Down to Middle Deck

Down to Middle Deck.

Middle Deck, P.S. Gem

iddle deck on P.S. Gem, at the Swan River Pioneer Settlement.

From panel:
ART GALLERY
As part of the process of converting the PS Gem to an Art Gallery, all of the dividing bulkheads between the cabins along this row were removed. This gave a single large space which could be used for exhibitions. However, like the dividers in an egg box, the bulkheads also served a structural purpose and their removal meant that this deck of the vessel was largely open causing the vessel to change shape.

BATHROOMS
As "Queen of the Murray", the Gem was expected to provide a level of luxury beyond that of the "ordinary' boat. One of the elements of luxury which passengers could experience on the Gem was in the row of bathrooms and toilet facilities on either side of the main passenger deck.

Although the water wasn't plumbed, crew members would bring buckets of hot water up from the boiler room and passengers | could luxuriate in a hot bath.
It was, however, still the Murray River water and, given that the toilets simply emptied straight out into the river, as did every other paddle steamer using it, there was no guarantee of the water’s cleanliness.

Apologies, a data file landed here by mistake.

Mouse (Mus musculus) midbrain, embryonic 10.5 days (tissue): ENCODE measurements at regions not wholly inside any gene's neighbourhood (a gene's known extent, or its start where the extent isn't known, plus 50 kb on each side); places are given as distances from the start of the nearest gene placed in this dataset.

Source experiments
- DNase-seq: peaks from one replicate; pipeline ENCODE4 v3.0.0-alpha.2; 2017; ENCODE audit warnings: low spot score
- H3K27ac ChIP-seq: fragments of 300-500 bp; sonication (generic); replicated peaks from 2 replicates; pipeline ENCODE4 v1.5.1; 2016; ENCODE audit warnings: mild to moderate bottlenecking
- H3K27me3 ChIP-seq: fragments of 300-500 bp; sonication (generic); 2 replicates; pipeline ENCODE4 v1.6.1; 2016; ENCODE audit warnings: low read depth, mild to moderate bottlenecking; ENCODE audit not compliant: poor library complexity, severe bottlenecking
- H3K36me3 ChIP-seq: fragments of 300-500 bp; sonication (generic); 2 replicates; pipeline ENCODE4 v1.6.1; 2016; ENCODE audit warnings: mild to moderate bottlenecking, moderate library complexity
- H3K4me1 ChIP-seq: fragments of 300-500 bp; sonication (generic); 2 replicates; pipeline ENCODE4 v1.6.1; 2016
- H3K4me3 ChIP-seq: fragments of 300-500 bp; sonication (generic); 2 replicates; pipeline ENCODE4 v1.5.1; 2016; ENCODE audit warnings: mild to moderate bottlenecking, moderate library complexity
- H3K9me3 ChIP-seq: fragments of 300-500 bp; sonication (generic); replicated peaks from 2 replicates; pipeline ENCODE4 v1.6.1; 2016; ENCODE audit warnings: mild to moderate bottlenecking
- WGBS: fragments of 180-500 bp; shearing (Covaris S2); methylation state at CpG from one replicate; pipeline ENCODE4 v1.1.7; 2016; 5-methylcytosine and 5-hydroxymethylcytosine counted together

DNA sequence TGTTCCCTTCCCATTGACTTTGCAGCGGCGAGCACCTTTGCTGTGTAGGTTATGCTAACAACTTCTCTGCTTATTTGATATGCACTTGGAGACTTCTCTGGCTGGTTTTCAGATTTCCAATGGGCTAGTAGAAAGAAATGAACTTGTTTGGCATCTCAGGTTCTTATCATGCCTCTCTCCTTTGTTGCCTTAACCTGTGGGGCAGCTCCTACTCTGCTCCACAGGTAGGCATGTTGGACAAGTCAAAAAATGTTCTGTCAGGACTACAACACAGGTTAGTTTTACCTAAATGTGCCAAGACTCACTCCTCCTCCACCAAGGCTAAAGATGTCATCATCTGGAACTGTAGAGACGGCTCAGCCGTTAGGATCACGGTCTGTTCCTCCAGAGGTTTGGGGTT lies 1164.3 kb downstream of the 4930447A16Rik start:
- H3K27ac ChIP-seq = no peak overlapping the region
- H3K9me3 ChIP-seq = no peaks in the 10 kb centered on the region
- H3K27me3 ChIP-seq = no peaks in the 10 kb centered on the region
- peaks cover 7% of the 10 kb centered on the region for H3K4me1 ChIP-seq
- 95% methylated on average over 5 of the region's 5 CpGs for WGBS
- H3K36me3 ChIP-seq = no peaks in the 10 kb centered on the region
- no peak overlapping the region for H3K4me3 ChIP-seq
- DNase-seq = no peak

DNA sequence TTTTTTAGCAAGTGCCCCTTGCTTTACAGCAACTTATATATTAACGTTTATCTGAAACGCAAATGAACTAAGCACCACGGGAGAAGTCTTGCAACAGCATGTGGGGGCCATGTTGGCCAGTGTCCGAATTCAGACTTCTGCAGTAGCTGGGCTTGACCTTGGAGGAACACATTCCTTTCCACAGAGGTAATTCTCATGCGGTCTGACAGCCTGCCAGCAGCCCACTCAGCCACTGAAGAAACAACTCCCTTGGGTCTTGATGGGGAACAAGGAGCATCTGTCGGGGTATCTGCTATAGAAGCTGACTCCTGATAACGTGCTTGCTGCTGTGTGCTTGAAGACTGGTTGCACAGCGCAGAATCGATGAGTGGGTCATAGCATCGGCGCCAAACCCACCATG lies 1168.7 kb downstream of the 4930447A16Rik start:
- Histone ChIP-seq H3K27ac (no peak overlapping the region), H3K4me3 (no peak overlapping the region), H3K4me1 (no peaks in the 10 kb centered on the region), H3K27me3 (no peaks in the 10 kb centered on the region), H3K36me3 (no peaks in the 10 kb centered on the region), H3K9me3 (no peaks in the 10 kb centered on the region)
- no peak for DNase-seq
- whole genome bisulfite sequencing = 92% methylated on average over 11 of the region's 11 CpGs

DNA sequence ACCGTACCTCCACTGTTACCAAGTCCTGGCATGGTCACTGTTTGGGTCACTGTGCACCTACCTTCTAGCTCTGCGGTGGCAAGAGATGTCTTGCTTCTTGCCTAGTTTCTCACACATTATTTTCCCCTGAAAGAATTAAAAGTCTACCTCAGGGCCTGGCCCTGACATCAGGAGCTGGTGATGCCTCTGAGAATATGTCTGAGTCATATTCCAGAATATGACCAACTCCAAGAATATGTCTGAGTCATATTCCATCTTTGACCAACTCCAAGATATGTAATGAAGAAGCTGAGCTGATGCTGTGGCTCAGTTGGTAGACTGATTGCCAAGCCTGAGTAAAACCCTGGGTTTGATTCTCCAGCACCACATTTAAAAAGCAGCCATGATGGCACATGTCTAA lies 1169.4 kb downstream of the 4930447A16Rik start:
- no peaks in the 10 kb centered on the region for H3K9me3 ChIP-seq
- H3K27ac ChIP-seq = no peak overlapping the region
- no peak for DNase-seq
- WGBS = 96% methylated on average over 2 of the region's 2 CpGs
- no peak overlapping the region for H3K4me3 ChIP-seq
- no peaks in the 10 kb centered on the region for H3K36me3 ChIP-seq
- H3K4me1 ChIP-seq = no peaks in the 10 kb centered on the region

To upper deck

Into Music Saloon

Into cabin

To Upper deck

To Lower deck

Produce Wagon, Echuca, Victoria

Larger version

Port of Echuca Discovery Centre

From information panel:

Produce Wagon
This very significant van is one of 71 box vans built at Newport Workshops in 1893 with a solid timber door and a barred door to provide ventilation when carrying fruit or vegetables. These vans were the last design of H class box van on Victorian Railways, and only remained in their intended use for a relatively short time.

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Water Cart, Horse-drawn

This water cart has two points of interest on the back. On the left is an information panel and on the right is an opening that lets you look inside.

The panel says:

This water cart was used at the Tasmania Mine to spray the mine year to rest the dust. The driver could operate the release valves with a foot lever.

The draught horse pulling the cart must have been a powerful animal as the tank held amost a tonne (1000kg) of water!

Inside